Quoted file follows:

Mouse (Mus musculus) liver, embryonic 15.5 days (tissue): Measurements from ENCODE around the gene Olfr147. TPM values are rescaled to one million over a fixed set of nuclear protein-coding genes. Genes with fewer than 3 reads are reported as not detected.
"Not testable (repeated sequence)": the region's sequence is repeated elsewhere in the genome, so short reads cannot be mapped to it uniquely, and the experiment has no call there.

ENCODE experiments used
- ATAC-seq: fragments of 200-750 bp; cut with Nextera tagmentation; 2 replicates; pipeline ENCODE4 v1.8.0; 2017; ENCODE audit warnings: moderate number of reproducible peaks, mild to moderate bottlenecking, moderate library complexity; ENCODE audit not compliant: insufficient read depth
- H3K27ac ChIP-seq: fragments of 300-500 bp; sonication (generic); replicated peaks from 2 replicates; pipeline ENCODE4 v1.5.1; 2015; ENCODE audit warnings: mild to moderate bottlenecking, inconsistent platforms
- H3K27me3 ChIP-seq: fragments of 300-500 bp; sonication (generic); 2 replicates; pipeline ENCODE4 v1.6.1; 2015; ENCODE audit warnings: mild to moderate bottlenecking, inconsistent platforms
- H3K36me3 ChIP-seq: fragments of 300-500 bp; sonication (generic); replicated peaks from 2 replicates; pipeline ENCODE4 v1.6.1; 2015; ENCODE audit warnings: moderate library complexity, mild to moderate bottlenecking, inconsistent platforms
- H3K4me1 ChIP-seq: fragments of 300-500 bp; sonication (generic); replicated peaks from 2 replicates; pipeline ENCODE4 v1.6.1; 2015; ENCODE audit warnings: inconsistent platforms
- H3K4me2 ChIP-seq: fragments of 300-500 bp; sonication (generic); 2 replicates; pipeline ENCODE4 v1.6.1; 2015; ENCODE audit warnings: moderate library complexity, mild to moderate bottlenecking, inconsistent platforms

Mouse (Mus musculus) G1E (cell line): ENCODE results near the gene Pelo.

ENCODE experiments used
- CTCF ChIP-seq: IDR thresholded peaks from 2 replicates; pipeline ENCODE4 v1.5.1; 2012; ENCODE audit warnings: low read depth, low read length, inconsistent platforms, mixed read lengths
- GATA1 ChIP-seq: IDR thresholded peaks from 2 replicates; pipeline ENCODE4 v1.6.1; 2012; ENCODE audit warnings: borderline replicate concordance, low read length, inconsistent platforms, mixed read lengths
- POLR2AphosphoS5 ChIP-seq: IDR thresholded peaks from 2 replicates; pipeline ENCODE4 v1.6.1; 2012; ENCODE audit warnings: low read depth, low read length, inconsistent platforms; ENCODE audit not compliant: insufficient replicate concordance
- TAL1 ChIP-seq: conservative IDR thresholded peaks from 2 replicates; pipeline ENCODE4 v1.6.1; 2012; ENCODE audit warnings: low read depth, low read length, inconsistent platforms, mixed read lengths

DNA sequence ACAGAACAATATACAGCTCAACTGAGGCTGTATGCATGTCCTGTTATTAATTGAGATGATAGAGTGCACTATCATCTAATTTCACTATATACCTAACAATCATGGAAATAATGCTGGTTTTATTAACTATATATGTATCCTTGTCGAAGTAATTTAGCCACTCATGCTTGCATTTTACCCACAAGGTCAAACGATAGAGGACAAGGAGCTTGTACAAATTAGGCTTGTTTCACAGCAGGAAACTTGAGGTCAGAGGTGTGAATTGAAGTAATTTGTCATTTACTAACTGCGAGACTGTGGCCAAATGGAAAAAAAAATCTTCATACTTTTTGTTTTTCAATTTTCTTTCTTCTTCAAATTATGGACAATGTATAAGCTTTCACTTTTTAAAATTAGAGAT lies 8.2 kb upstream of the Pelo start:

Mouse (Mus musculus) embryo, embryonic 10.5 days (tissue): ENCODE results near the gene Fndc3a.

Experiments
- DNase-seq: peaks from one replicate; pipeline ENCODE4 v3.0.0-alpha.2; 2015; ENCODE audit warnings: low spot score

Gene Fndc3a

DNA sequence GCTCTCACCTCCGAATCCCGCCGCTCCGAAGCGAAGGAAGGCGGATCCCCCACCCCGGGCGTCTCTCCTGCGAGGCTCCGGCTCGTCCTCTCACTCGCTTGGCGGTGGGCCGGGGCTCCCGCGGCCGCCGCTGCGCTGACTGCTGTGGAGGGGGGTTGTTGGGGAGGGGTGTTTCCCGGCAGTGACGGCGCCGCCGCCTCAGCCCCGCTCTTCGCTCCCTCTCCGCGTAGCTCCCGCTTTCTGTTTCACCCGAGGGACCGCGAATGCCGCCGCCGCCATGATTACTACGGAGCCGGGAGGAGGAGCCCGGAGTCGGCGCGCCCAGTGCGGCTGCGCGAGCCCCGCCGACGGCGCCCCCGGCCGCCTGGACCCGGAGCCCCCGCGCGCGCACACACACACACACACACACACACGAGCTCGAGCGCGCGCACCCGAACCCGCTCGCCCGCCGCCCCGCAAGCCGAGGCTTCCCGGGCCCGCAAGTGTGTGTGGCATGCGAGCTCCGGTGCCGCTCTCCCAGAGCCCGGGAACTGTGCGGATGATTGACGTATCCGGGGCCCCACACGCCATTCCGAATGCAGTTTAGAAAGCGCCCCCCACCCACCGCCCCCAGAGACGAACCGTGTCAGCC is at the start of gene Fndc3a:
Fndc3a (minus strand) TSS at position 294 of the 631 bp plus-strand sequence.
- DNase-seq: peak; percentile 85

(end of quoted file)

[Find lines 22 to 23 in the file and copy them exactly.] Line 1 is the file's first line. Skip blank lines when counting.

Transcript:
Fndc3a (minus strand) TSS at position 294 of the 631 bp plus-strand sequence.
- DNase-seq: peak; percentile 85